The first few months of this new reality in Alameda was uncommonly quiet until a sweeping number of new rent protections were proposed during a council meeting earlier this month. Without any equivocation, councilmembers proposed just-cause, a cap on annual rent increases, new Ellis Act regulations, and a short-term rental ordinance. The package of reforms was a wish list that tenants have tirelessly advocated for the last three years. Landlords have been noticeably silent about their next move and after spending roughly $750,000 on a losing rent initiative last November, the results of last week’s special election affirming the city’s zoning of a senior homeless center near Crab Cove may give them pause. In addition to a vote in support of homeless services, the special election results were framed as a community referendum against NIMBYism. Alameda voters were clearly energized by the issue. Nearly 45 percent of Alameda voters participated in the special election, an extremely high turnout for a special election less than six months after voters went to the polls.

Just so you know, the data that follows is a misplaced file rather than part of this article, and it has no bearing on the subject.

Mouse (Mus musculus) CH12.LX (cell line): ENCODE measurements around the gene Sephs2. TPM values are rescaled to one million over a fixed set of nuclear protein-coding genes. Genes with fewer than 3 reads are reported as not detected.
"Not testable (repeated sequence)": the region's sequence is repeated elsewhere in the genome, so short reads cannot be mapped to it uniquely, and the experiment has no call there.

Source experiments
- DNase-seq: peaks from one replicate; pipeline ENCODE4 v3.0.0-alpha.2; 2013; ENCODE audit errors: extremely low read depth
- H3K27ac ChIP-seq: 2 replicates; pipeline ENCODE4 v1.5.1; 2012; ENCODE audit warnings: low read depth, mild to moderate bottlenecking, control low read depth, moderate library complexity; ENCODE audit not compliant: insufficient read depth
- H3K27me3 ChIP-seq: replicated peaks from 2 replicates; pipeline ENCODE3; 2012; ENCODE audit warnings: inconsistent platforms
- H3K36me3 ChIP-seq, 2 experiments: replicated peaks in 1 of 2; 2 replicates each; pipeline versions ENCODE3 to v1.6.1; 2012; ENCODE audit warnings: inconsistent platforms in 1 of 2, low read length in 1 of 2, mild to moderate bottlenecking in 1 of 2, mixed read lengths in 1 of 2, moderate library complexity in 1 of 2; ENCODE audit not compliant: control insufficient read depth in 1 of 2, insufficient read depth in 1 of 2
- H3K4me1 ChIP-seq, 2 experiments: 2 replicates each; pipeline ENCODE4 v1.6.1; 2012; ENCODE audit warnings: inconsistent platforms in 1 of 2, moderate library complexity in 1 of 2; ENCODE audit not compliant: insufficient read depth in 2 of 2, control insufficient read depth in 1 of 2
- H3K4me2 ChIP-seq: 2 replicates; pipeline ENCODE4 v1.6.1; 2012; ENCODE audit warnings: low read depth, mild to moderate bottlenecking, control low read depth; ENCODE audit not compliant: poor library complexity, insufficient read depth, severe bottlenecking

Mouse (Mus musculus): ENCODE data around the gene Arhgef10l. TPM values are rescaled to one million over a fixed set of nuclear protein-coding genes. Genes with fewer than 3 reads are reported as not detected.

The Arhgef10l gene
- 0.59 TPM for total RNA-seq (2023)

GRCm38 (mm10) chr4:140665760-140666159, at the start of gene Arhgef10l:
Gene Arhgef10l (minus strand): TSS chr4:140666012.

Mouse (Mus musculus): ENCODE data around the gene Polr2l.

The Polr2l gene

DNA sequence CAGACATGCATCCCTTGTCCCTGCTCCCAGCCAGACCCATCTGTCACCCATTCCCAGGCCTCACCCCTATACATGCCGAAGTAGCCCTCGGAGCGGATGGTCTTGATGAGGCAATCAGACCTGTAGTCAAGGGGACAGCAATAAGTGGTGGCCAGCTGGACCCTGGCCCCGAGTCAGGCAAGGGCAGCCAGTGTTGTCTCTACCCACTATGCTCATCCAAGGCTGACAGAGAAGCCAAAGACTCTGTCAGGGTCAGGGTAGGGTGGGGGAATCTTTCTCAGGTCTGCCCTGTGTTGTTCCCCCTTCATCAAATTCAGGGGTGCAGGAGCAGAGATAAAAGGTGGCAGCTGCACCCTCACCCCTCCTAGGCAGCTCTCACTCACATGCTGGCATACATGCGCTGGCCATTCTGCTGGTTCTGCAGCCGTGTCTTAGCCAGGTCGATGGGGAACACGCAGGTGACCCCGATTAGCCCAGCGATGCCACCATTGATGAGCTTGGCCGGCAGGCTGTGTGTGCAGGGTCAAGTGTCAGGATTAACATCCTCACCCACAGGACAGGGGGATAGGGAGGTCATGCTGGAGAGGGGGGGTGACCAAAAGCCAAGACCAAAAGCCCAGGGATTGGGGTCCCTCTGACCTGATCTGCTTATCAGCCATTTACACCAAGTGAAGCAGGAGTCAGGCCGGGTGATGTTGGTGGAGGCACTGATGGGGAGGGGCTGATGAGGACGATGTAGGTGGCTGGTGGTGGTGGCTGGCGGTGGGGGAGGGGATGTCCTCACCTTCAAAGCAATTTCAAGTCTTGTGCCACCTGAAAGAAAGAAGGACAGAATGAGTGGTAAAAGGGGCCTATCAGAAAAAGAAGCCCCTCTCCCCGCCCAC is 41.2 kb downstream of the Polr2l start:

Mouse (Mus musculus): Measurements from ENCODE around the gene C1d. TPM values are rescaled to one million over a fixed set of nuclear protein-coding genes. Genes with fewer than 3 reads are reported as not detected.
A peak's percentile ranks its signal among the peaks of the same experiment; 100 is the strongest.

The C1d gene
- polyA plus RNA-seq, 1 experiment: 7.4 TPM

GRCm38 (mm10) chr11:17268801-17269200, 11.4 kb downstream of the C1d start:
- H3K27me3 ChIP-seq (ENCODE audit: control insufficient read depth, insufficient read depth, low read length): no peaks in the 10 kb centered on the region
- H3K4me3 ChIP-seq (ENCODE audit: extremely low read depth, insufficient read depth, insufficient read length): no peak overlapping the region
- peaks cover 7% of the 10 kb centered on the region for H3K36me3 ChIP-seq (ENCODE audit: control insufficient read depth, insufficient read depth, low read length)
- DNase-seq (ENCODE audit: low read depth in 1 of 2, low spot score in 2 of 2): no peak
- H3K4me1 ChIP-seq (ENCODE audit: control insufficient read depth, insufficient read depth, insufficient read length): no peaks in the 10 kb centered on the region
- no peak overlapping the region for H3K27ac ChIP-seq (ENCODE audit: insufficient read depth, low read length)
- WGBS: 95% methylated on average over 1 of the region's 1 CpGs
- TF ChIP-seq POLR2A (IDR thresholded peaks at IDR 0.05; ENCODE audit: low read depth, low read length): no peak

But bolstering rent protections in Alameda may only be a quick-strike by Alameda progressives. Changing the City Charter could be long-lasting. Underscoring its importance, new Alameda Mayor Marilyn Ezzy Ashcraft’s first directive as mayor was to form a City Council committee to study updating the Charter. She named Councilmember John Knox White, also newly elected to the committee, along with the council’s lone moderate, Councilmember Tony Daysog to the two-person committee. Knox White, though, had campaigned on reforming the City Charter, proposing to do away with the direct election of the mayor and eliminating the city treasurer and city auditor as elected offices. The latter proposal appears innocuous at first glance, but is a dog-whistle for Alameda moderates and conservatives.